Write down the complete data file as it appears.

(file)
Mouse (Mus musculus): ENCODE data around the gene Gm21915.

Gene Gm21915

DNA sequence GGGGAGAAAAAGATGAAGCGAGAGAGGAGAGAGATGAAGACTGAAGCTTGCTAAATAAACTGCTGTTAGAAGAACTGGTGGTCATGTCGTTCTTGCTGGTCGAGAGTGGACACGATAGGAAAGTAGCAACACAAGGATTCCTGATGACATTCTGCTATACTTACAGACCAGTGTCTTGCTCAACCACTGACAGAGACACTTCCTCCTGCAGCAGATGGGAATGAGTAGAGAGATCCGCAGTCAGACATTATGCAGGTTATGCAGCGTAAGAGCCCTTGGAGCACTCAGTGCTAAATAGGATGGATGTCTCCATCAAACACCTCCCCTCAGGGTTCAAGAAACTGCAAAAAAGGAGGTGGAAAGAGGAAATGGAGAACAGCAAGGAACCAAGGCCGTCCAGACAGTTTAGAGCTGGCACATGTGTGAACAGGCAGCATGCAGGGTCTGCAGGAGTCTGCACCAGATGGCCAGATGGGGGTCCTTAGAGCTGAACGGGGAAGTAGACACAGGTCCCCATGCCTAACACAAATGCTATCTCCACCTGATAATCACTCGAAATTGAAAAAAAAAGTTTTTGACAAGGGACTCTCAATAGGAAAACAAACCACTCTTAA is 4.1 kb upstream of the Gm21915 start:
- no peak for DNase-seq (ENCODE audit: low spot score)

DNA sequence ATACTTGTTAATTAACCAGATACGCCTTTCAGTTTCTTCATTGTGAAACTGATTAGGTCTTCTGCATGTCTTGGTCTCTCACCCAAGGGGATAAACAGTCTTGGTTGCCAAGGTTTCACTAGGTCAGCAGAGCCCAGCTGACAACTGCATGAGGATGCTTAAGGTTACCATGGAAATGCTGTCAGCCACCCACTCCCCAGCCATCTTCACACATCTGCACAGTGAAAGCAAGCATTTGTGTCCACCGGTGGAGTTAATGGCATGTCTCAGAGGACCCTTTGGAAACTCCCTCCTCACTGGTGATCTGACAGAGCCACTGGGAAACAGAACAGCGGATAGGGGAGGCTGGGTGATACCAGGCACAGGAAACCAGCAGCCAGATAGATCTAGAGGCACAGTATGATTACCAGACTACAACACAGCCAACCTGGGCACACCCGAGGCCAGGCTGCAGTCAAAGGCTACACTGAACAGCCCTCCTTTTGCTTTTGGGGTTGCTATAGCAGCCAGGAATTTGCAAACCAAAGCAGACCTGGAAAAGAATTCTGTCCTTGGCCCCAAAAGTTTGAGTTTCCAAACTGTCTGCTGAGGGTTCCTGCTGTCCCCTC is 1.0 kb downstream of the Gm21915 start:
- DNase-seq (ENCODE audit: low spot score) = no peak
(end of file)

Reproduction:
Mouse (Mus musculus): ENCODE data around the gene Gm21915.

Gene Gm21915

DNA sequence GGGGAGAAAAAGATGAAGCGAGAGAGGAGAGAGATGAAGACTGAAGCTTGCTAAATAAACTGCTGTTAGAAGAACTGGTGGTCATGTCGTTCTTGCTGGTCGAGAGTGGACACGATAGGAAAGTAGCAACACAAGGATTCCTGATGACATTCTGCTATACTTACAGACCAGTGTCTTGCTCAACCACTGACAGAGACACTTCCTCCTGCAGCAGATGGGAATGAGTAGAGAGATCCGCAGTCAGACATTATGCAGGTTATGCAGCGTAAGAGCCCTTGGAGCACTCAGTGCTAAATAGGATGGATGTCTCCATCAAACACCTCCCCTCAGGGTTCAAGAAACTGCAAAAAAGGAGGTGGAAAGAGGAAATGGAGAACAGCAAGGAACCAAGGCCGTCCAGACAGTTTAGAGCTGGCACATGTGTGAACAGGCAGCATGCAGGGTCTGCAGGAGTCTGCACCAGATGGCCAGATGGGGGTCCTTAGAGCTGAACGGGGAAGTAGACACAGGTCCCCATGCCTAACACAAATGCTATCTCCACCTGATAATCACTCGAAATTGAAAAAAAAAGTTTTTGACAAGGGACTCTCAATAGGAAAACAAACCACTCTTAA is 4.1 kb upstream of the Gm21915 start:
- no peak for DNase-seq (ENCODE audit: low spot score)

DNA sequence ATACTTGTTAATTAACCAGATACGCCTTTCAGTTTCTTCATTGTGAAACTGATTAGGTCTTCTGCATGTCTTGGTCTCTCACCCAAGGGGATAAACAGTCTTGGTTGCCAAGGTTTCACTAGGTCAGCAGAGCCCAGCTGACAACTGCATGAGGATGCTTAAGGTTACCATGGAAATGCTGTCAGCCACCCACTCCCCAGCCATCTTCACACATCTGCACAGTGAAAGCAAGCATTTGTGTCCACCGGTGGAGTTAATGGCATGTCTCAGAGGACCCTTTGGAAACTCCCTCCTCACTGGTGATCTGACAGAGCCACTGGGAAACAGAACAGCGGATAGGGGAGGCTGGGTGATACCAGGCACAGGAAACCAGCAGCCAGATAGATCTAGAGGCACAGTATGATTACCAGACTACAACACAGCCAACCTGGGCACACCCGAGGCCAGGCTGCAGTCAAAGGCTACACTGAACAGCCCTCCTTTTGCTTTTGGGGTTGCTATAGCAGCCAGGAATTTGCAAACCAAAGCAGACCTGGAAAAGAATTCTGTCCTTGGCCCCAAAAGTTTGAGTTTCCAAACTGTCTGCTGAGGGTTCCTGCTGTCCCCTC is 1.0 kb downstream of the Gm21915 start:
- DNase-seq (ENCODE audit: low spot score) = no peak